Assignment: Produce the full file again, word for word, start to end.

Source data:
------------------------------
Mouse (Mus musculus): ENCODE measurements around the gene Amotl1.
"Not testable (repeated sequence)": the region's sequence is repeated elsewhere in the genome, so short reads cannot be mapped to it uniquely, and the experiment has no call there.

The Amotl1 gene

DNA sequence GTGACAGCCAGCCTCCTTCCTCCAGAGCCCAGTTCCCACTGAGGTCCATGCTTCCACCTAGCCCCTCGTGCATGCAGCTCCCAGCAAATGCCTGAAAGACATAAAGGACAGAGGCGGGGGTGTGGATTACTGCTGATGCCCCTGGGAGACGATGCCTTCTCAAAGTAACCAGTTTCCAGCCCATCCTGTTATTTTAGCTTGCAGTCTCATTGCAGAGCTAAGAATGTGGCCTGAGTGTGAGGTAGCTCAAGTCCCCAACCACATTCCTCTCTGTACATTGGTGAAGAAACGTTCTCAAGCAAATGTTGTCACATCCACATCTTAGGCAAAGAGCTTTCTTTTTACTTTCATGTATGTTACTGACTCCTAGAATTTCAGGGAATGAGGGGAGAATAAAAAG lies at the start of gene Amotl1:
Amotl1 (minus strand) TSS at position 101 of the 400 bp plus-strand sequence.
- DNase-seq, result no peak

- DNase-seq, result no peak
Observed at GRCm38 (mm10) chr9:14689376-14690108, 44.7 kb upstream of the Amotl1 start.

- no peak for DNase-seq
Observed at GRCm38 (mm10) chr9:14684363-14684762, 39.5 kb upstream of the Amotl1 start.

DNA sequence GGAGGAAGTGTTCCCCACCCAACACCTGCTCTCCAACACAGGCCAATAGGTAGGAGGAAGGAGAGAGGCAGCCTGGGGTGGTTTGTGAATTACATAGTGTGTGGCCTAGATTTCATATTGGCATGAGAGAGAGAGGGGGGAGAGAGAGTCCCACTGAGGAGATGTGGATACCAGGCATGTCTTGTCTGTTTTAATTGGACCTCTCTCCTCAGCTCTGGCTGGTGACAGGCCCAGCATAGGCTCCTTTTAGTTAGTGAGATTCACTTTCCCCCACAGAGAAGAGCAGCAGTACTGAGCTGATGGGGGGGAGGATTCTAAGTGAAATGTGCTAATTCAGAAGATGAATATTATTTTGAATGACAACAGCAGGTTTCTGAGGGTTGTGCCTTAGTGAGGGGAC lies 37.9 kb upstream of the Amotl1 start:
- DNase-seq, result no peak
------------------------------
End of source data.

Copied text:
Mouse (Mus musculus): ENCODE measurements around the gene Amotl1.
"Not testable (repeated sequence)": the region's sequence is repeated elsewhere in the genome, so short reads cannot be mapped to it uniquely, and the experiment has no call there.

The Amotl1 gene

DNA sequence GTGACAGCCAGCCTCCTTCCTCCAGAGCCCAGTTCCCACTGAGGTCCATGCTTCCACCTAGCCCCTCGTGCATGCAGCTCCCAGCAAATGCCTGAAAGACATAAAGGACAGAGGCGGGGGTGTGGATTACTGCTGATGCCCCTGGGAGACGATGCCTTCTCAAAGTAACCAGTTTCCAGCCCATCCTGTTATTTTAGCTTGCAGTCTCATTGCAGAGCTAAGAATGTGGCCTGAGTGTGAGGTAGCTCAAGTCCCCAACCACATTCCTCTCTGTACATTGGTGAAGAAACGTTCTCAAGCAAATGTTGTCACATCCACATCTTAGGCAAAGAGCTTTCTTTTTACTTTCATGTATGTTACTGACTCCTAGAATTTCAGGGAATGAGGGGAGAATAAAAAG lies at the start of gene Amotl1:
Amotl1 (minus strand) TSS at position 101 of the 400 bp plus-strand sequence.
- DNase-seq, result no peak

- DNase-seq, result no peak
Observed at GRCm38 (mm10) chr9:14689376-14690108, 44.7 kb upstream of the Amotl1 start.

- no peak for DNase-seq
Observed at GRCm38 (mm10) chr9:14684363-14684762, 39.5 kb upstream of the Amotl1 start.

DNA sequence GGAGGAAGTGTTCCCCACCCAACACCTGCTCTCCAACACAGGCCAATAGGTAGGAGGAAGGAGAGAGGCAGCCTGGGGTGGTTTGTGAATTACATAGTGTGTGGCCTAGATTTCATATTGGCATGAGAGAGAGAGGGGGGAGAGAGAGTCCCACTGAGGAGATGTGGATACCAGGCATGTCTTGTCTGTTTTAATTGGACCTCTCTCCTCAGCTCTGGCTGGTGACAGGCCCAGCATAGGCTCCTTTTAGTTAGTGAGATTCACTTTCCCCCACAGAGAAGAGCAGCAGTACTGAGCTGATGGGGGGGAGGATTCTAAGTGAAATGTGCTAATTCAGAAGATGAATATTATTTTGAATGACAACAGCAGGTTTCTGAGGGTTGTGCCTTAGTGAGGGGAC lies 37.9 kb upstream of the Amotl1 start:
- DNase-seq, result no peak